7. It is further argued that the impugned detention order had been passed on such ground which did not exist. The argument is that mere recording of the F.I. Rs. that two buses had been looted at two different places on two different nights on the highway did not point out that the petitioner was involved in those dacoities. Both the F.I. Rs. did not contain the name of the petitioner as one of the dacoits. The argument is that unless and until identification parade of the petitioner as well as the identification proceedings regarding the looted property were held out so as to afford some evidence about the participation of the detenu in those dacoities there could not be any material on the basis of which the detaining authority could form his subjective satisfaction against the detenu. However, we do not find any force in this contention as such evidence in the form of the result of identification parade of the accused or the identification proceedings of the property may be relevant as a cogent piece of evidence to be considered in a criminal trial but that course is not open in this writ jurisdiction. There was material before the detaining authority in the shape of the report of the S.O. forwarded by the S.S.P. to him that the subsequent investigation had revealed the participation of the detenu as one of the accused involved in those two highway dacoities. On the basis of that material the District Magistrate passed the detention order. This Court is not concerned with the truth or sufficiency of the material on the basis of which the detaining authority formed his subjective satisfaction. This Court has only to be satisfied that there did exist some material before the detaining authority to enable him to form his subjective satisfaction. In our opinion the said report of the S.O. forwarded by the S.S.P. to the District Magistrate provided the so called material on the basis of which he was able to form his subjective satisfaction, calling for the necessity to pass the detention order I against the petitioner.
8. Connected with the above argument is the submission of the learned Counsel for the petitioner that the copy of the statement of the co-accused on the basis of which complicity of the detenu in the said two bus dacoities was assumed, was also not supplied to the detenu. We do not agree with the above argument that that copy must have been supplied to the detenu. The reason being that said statement was not before the District Magistrate when he passed the detention order. The perusal of the record of District Magistrate confirms it. However, the fact that the complicity of the detenu in the said two bus dacoities came to light through the statement of the co-accused, was mentioned in the report of the S.O. concerned forwarded by the S.S.P. to the detaining authority. This fact was, therefore, before the detaining authority contained in the said report when he passed the detention order. The copy of the said report having been supplied to the detenu it was sufficient to bring to his notice that the statement of the co-accused involving him in the two bus dacoities was there.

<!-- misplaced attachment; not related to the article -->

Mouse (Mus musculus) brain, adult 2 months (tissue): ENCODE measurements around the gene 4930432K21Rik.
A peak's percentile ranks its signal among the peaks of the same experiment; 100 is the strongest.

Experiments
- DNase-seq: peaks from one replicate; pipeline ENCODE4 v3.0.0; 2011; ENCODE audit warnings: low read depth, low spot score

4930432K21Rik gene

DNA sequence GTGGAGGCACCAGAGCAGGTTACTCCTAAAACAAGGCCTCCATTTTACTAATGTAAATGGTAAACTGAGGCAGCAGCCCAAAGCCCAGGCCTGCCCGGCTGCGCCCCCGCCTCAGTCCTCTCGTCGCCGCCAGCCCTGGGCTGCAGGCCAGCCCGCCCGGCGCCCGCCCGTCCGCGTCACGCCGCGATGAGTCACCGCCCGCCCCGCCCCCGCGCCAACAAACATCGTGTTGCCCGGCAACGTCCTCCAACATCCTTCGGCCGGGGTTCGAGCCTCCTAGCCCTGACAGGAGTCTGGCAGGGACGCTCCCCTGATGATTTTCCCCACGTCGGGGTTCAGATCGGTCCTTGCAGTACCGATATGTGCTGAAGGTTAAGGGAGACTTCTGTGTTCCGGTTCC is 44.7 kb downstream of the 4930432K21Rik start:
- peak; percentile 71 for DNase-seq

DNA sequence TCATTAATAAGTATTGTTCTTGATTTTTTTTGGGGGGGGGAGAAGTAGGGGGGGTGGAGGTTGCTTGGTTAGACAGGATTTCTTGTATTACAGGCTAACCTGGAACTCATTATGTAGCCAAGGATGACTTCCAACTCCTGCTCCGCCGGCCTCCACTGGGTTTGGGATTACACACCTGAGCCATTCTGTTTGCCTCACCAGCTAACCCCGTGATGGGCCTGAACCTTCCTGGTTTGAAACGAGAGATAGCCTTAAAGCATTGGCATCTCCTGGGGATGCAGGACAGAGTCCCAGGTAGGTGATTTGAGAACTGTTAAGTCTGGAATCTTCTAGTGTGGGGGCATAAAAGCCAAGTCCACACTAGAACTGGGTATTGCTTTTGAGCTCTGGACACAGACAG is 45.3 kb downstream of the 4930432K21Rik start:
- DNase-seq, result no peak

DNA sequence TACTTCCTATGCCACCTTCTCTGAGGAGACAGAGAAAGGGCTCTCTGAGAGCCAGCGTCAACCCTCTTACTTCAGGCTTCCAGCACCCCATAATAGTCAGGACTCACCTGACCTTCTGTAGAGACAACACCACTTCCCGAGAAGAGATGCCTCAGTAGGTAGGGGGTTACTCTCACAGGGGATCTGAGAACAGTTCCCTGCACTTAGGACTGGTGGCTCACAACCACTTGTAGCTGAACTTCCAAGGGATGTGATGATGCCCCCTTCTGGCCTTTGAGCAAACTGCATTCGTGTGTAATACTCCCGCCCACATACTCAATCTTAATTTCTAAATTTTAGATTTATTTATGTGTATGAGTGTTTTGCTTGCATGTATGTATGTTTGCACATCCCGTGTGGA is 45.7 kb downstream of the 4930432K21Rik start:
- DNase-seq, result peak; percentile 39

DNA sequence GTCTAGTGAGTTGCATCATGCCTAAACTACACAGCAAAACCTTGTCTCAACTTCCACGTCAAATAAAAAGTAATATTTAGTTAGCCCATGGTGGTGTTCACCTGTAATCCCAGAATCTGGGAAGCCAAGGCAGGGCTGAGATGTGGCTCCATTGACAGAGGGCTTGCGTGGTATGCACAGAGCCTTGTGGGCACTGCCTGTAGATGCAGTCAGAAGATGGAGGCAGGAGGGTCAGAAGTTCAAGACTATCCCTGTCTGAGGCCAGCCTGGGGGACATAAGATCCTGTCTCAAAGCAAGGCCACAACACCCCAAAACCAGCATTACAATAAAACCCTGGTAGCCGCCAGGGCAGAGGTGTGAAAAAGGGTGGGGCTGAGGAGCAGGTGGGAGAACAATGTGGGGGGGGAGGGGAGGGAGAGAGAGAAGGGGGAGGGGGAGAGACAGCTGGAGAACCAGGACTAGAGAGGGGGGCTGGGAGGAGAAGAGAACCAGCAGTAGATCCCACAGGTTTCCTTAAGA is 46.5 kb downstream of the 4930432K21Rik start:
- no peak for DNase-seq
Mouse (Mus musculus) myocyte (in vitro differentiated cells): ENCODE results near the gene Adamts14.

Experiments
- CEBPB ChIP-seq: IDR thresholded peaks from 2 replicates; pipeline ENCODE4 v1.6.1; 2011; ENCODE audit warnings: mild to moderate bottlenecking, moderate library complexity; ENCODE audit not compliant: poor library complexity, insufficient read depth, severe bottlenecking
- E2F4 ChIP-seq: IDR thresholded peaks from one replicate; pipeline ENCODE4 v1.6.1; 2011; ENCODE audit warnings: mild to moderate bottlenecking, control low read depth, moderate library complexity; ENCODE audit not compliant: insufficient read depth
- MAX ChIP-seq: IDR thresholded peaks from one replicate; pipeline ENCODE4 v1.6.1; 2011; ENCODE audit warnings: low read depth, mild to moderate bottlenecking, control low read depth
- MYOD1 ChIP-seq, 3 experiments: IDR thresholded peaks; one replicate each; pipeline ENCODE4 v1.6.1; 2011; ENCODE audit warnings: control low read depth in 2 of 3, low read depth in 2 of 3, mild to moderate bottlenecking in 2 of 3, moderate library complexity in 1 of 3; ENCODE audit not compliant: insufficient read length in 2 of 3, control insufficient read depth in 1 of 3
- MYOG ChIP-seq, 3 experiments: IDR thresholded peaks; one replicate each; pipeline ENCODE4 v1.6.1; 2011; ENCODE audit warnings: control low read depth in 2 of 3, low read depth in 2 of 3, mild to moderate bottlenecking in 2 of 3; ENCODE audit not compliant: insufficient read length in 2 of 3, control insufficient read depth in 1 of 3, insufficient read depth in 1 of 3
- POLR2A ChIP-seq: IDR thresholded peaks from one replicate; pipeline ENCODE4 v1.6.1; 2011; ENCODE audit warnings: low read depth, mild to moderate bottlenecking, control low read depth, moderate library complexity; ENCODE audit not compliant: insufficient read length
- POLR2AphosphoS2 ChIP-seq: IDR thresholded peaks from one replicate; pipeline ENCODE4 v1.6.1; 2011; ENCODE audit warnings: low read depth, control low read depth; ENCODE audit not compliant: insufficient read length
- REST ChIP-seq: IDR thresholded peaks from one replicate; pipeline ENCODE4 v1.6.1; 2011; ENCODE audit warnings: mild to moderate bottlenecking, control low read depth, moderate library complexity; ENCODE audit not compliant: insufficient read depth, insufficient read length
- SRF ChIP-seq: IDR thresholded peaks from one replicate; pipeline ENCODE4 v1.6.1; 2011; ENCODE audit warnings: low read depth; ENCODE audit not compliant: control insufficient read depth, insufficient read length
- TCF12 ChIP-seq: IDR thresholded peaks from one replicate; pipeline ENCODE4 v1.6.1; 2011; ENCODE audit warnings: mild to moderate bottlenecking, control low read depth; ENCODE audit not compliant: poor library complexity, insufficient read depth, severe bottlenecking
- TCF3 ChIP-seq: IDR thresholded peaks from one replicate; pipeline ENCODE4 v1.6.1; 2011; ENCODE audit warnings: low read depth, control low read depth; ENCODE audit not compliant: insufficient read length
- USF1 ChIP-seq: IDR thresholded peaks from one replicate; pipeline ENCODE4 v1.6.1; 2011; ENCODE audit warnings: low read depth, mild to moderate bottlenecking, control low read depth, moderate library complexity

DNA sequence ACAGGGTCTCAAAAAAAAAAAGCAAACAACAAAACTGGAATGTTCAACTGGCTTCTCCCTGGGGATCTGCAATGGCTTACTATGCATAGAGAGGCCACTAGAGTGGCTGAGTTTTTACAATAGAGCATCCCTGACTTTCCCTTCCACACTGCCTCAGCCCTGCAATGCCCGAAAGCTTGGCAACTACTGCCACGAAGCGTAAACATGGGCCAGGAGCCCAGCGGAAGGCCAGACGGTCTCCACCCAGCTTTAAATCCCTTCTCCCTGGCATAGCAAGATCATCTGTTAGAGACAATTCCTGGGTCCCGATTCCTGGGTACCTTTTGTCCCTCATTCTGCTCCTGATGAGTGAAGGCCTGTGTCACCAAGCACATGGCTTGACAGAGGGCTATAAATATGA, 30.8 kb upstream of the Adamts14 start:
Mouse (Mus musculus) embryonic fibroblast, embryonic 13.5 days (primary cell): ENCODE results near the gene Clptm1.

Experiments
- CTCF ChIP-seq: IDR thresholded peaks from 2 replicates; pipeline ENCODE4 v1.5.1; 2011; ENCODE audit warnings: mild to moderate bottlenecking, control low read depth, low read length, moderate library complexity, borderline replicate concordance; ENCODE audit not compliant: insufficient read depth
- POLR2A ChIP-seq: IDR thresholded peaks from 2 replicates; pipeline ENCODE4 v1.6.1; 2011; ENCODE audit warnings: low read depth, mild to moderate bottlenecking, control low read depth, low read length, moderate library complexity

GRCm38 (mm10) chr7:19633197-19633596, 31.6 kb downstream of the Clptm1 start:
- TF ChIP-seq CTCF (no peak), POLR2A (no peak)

9. Here it may be pointed out that the fact that the detenu was in jail at the time the detention order was passed, is not mentioned in the detention order itself but the counter affidavit of the District Magistrate vouches that he was aware of the said fact at the time of passing the detention order and it was only after the receipt of the report of the S.O. concerned that there was every likelihood of the detenu moving out of jail on bail when the detaining authority would be out of district headquarters. This indicates that the detaining authority was aware of the fact that the detenu was in jail and as already pointed out above the said report had necessitated the detaining authority to pass the detention order in question. The above point too, therefore, has no force.
10. In view of the above discussion, we see no force in this writ petition. It is hereby dismissed.